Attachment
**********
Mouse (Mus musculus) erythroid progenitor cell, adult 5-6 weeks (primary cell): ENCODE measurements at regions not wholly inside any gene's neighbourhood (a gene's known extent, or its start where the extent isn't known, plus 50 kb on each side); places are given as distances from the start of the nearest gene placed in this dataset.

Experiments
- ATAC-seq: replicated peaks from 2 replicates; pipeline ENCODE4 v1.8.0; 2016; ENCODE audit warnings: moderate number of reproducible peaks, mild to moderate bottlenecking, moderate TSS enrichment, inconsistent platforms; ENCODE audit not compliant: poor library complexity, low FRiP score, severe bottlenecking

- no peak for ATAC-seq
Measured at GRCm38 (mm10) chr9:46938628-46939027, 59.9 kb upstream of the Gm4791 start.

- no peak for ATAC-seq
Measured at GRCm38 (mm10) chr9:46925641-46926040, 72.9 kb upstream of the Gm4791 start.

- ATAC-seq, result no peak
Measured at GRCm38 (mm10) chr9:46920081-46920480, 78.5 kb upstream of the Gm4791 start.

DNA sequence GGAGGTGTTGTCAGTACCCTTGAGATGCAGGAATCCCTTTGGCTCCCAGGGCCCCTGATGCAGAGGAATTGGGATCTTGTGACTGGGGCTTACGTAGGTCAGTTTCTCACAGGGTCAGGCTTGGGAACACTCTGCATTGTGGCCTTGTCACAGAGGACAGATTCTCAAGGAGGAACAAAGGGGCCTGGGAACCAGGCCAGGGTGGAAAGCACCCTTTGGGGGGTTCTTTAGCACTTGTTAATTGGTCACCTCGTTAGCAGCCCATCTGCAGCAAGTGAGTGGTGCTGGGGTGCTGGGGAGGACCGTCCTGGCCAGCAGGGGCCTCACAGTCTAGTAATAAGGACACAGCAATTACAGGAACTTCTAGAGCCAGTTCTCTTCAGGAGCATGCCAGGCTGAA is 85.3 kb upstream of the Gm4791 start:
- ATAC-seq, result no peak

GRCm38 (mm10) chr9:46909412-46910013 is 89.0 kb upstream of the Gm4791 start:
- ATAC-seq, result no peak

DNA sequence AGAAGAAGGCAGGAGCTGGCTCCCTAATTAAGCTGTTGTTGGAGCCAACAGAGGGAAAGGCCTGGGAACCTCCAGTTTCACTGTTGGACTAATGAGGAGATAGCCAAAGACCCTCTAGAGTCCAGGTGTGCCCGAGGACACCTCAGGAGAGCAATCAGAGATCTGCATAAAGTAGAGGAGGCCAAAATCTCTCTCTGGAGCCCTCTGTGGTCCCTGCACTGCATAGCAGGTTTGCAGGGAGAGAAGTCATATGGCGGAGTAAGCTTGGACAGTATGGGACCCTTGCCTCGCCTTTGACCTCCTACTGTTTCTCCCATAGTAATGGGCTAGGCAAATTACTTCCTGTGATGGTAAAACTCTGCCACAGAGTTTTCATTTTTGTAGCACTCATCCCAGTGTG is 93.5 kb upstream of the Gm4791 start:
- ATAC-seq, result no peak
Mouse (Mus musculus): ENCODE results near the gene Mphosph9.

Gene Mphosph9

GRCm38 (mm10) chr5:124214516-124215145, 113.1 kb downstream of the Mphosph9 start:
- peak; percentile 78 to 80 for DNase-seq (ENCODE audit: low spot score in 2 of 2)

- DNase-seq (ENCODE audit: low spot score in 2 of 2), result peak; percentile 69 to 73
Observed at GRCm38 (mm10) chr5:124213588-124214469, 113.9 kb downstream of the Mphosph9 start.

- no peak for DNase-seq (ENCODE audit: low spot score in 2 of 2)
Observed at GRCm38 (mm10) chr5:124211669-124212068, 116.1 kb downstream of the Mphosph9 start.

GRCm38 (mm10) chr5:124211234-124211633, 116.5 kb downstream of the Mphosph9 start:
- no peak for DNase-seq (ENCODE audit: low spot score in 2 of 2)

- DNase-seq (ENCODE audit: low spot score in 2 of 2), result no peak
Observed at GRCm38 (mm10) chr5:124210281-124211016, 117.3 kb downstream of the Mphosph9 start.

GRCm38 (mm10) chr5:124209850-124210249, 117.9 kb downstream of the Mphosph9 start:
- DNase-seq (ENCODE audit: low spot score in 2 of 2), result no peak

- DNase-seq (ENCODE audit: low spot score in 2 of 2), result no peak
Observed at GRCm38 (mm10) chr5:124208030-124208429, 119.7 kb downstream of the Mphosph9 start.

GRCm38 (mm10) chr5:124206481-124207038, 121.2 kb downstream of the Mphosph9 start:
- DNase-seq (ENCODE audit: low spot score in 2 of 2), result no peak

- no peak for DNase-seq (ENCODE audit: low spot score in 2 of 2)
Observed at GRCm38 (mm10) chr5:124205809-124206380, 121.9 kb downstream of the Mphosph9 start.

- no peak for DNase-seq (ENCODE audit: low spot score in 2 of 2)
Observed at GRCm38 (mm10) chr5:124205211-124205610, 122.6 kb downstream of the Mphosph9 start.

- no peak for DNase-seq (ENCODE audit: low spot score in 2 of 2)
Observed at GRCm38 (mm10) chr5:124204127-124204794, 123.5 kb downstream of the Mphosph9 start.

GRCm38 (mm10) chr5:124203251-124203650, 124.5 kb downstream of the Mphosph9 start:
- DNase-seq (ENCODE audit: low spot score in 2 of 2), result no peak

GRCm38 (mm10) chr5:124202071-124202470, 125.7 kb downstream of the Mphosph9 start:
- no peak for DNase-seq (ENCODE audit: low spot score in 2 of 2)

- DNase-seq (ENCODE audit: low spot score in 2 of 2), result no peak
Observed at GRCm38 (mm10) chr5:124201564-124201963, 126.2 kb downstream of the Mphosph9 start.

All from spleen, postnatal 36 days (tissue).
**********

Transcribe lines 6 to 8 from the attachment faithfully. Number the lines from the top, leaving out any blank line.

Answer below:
- no peak for ATAC-seq
Measured at GRCm38 (mm10) chr9:46925641-46926040, 72.9 kb upstream of the Gm4791 start.

- ATAC-seq, result no peak